Green Wigs? Ecology and the Long Eighteenth Century

Elizabeth Blackwell, ‘The Clove, Carophyllus aromaticus’. Plate 338 from volume 2 of Blackwell’s A Curious Herbal, Containing Five Hundred Cuts, of the Most Useful Plants (London, 1739). (Historic Maps Collection, Dept. of Rare Books & Special Collections, Princeton University Library.)

Without a doubt, the Restoration era always exceeds students’ expectations. Students arrive with images in their heads of powdered wigs and royal ceremonies; they leave savoring the frankness, liveliness, and relevance of playwrights Aphra Behn, Susan Centlivre, George Farquhar, and John Dryden (All of Love and Amphitryon especially). Generic expectations circumscribe and limit.  But as Dryden describes, poets capture an idea or image in language and activate the senses their readers, creating a pulsating conduit between them and the objects represented. Dryden insists that his aesthetic forms, in his case heroic drama, initially obtrusive, merge with what he depicts. In the period after the Restoration of Charles II to the English throne, the ‘care and labour of Rhyme is carry’d from us, or at least drown’d in its own sweetness, as Bees are sometimes bury’d in their Honey.’ Literary forms serve as porous borders that foster interaction and vibrancy, melting into the things they represent once this exchange has been activated.

How did literature overcome what had become stale Renaissance constructs and respond to contact and exchange across the Americas, Africa, and Asia? The premise of Nature and the New Science is that natural systems shape poetry, philosophy, geography, and politics. After the era I define, writers increasingly fix nature as something to be sought rather than always and everywhere an ambient condition of human life. But from 1665-1726, nature operated as the medium through which the British sought the unknown, interpreted contact with others abroad, and allowed them to explore the self and adapt to new political and economic realities.

Because so many aspects that define our contemporary world took root in the period, the study of the long eighteenth century remains paramount to understanding seemingly intractable problems as well as institutions we’ve grown to cherish. A few examples include: Western conceptions of the East, global interdependencies, the lives of servants and women, treatment of indigenous people, and the (still) undervalued contributions of women writers. We often characterize the era as charting the ‘rise’ of large-scale processes – the rise of the nation-state; the rise of the novel; the rise of the modern subject; the rise of democratic republicanism, the rise of capitalist economies – obscuring the originary conditions of these movements. In this book I am concerned with the literature that remains in dialogue with various processes, phenomena, places, and beings.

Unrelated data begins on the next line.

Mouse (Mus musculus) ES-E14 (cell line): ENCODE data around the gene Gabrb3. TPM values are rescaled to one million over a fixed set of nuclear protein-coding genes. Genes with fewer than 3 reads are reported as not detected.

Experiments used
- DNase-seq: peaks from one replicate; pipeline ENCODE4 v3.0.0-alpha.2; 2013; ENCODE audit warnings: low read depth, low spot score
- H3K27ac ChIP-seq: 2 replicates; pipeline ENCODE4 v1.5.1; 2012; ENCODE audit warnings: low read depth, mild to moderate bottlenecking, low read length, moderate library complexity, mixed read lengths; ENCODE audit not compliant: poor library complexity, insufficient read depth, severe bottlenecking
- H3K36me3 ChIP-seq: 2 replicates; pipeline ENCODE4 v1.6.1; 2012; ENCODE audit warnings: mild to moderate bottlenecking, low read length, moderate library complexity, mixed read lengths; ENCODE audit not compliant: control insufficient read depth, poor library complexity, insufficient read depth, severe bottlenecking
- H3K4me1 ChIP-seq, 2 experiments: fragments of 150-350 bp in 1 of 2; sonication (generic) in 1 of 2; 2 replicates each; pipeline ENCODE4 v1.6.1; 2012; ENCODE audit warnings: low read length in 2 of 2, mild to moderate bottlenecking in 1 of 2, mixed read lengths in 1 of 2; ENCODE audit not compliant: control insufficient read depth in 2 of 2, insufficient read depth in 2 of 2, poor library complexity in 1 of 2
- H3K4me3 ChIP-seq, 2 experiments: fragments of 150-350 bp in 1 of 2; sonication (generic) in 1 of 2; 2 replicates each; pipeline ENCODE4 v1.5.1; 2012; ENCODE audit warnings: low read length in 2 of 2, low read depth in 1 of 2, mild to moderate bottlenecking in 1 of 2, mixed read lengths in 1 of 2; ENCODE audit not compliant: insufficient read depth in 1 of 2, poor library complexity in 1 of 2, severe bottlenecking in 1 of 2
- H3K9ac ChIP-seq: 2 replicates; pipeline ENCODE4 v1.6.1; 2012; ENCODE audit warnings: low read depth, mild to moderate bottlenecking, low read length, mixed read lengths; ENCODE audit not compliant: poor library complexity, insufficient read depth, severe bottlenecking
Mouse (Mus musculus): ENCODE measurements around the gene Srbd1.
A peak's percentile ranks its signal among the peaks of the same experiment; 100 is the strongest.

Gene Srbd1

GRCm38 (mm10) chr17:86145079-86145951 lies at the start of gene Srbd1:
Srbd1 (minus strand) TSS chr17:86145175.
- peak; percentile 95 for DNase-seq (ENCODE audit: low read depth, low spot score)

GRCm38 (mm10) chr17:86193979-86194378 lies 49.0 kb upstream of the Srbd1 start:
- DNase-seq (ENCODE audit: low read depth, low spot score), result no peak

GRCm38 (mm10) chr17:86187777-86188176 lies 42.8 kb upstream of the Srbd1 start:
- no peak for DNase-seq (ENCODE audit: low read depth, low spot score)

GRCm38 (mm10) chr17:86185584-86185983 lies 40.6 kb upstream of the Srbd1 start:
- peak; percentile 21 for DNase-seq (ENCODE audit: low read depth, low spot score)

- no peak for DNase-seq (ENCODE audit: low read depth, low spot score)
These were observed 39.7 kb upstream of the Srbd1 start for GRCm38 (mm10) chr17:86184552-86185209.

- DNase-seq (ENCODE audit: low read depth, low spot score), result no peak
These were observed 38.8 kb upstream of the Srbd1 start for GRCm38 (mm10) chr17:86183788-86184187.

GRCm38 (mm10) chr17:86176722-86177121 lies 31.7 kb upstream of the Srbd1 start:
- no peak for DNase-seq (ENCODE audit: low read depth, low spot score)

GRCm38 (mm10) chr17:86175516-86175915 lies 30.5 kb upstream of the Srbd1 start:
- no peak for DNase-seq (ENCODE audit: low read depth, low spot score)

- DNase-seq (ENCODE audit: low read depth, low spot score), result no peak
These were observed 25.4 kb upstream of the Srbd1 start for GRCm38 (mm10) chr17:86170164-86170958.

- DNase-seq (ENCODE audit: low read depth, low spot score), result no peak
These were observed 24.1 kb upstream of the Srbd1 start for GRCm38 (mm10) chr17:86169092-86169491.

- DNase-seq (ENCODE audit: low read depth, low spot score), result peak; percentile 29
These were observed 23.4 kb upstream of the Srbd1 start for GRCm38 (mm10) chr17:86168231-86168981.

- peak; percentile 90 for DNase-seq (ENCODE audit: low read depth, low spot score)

Various initiatives encourage cross-fertilization across academia, governmental organizations, and industry. My own university is in the process of uniting its Colleges of Arts and Sciences into one unit, giving me the opportunity to create interdisciplinary classes like ‘The Literature, History, and Science of Spaceflight’.  The period under discussion can serve as the lingua franca, enabling increased dialogue among academic units. It is a commonplace to point out that in the late seventeenth and early eighteenth century disciplinary silos were nonexistent, but what remains understudied is how different areas of study remain tethered, how they need one another to define themselves.

I should know. Earning degrees in both Aerospace Engineering and English and working at the Laboratory for Atmospheric and Space Physics at CU-Boulder and, later, at Stanford University on satellites called QuickSCAT and Gravity Probe B, I viewed engineering and English as complementary disciplines. Likewise, the ‘New Science’, which emerged in the seventeenth century, promised to illuminate natural phenomena through the use of reason and special instruments, encouraging detailed inquiries into physical systems. The methodology resembles the practice of close reading a literary text: life appears when one appreciates the minutia. At the same time, the practitioners of the New Science recognized the object of study was inseparable from the device through which one grasped it, as did those who sought innovation in poetic form.

Lady Mary Wortley Montagu.

While receptivity to their surroundings unites the authors studied here from Margaret Cavendish and Milton to Lady Mary Wortley Montagu and Daniel Defoe, the book observes a gradual diminishment in the writers’ attunement to natural processes as a means to discernment. They succumb instead to constructs of national identities characterized by borders and attendant socio-economic systems. Behn, for instance, ties technology to its capacity to intertwine people and sites rather than displace them, and for Dryden, the kinship between the English and nature enabled circum-oceanic travel. But by the end of the period I trace, only auditory sensations (the haunting cries of animals) remind Robinson Crusoe of vestigial affiliations among all beings.